There is an entire industry of trainers that make a living telling you “which gun is best” for concealed carry. It is critical to be careful about the advice you receive. Carrying a concealed handgun is not rocket science—it is simple common sense. Just because one person prefers a particular handgun does not mean you will.
One of my former officers is a perfect example. This man could print five-shot groups inside a couple inches at 25 yards with a Chief Special. It was amazing to watch, but it’s also very rare. Doing that at 10 yards is a good day for me with that gun. It would have been nuts to tell him that carrying a five-shot revolver somehow put him behind the curve. Others might be better off with a hammer. It really is about what is best for you. It does not really matter if you choose a revolver or pistol. As long as you can shoot it well and be comfortable carrying it, you’ll be fine. The only handgun that will save your life is the one you have, and all the opinion in the world won’t save you.
My general advice is to carry the handgun you are most likely to carry all the time. It is not about how powerful it is, so long as you can place shots where they need to go and it will do the job. Especially with today’s ammunition, effectiveness is more about shot placement. In the last few years, we’ve seen several quality handguns in usable calibers that are small, lightweight, accurate, and reliable.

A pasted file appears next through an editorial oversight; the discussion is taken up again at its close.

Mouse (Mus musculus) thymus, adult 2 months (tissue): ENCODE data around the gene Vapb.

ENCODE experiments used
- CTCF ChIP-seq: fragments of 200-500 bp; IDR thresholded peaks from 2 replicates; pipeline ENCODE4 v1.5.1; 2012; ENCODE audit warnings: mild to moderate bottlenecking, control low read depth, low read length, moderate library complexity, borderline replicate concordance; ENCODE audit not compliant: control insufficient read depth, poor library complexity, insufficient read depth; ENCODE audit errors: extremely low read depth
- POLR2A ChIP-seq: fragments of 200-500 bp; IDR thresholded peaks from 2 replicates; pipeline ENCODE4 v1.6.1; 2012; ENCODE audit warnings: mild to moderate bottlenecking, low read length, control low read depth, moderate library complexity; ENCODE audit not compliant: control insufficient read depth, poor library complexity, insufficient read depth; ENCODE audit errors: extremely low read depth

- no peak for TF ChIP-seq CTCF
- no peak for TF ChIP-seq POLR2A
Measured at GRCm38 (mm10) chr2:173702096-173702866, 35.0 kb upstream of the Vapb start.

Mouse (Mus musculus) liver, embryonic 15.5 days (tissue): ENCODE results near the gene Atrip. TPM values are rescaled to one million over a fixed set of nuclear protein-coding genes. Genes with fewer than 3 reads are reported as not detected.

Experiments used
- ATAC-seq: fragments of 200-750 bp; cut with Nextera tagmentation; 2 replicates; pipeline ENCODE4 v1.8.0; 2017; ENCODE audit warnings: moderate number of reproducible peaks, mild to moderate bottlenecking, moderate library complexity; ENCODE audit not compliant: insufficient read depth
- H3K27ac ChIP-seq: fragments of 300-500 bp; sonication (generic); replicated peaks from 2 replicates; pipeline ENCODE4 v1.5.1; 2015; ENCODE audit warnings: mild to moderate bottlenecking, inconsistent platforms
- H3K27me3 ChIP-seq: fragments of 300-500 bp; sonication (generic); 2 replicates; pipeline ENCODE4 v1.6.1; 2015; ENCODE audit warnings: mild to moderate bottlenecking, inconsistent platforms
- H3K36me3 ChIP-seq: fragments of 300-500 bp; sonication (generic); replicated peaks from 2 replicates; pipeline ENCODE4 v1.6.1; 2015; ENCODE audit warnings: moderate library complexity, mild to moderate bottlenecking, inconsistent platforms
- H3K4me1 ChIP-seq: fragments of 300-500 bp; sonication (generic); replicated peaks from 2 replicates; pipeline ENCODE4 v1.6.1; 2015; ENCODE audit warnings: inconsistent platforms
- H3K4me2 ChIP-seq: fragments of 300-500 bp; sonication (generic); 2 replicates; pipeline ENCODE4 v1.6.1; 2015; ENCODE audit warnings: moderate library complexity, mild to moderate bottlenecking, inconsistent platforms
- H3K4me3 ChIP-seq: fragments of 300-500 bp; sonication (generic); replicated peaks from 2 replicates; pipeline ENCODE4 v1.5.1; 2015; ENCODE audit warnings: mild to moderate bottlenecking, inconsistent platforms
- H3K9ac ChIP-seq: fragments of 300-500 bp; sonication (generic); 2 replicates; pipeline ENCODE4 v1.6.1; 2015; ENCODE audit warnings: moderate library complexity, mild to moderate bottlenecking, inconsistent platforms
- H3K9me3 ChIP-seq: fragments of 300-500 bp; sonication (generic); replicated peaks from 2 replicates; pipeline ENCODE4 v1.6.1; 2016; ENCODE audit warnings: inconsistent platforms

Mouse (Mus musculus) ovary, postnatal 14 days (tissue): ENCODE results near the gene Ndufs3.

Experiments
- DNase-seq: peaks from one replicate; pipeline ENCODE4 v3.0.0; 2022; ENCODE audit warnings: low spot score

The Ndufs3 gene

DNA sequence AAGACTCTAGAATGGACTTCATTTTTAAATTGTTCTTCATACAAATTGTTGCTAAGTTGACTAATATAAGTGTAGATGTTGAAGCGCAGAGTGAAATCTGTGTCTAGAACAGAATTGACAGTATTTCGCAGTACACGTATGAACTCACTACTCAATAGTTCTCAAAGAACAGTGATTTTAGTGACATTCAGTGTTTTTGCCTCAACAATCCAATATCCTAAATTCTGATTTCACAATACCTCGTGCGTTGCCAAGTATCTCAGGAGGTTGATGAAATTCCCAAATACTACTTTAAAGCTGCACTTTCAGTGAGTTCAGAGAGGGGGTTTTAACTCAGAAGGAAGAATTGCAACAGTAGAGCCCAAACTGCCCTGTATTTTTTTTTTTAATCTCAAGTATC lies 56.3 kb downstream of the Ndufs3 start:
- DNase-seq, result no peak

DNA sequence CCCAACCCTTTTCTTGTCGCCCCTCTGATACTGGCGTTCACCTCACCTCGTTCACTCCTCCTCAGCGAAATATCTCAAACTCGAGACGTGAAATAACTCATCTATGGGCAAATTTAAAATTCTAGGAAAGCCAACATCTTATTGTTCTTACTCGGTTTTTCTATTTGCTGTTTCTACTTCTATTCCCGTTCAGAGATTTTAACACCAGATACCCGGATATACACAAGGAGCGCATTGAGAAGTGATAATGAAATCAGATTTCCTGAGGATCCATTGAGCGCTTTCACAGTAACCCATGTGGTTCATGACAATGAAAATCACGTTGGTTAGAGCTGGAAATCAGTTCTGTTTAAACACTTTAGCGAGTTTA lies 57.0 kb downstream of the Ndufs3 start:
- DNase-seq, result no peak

For me, 9mm is the minimum these days in a semi-auto pistol. It is a proven caliber with several choices of solid self-defense ammunition available. In a revolver, the new, smaller Magnums or .38 +P cartridges are a good start. Bigger is fine, just as long as you can handle it. One of my favorite sayings is to carry the biggest pistol you will carry and can shoot accurately, repeatedly, and under stress.
There is a happy medium and you need to find it. It is no more useful to carry a hand cannon you cannot hit anything with than a pea shooter that requires four magazines to stop the threat.
This is a self-defense application and it needs to do the job. This is not about being comfortable—it is about being prepared. That requires a real handgun that will stop an aggressive and motivated threat. Yet, it needs to be as comfortable as it can be and still do the job. Bigger pistols require more effort, but it may be worth it. This is where the lifestyle portion of the equation comes in. Having carried a 4-inch 1911 pistol for well over 25 years, it certainly can be done. It just requires some compromise and effort. Is it easier to carry a pocket pistol, sure, but that is just not for me.
I prefer having a proven pistol in a proven caliber that I have trained with and used consistently. For others, it might different—and that’s fine—just make certain you are completely aware of the limitations of the handgun you carry.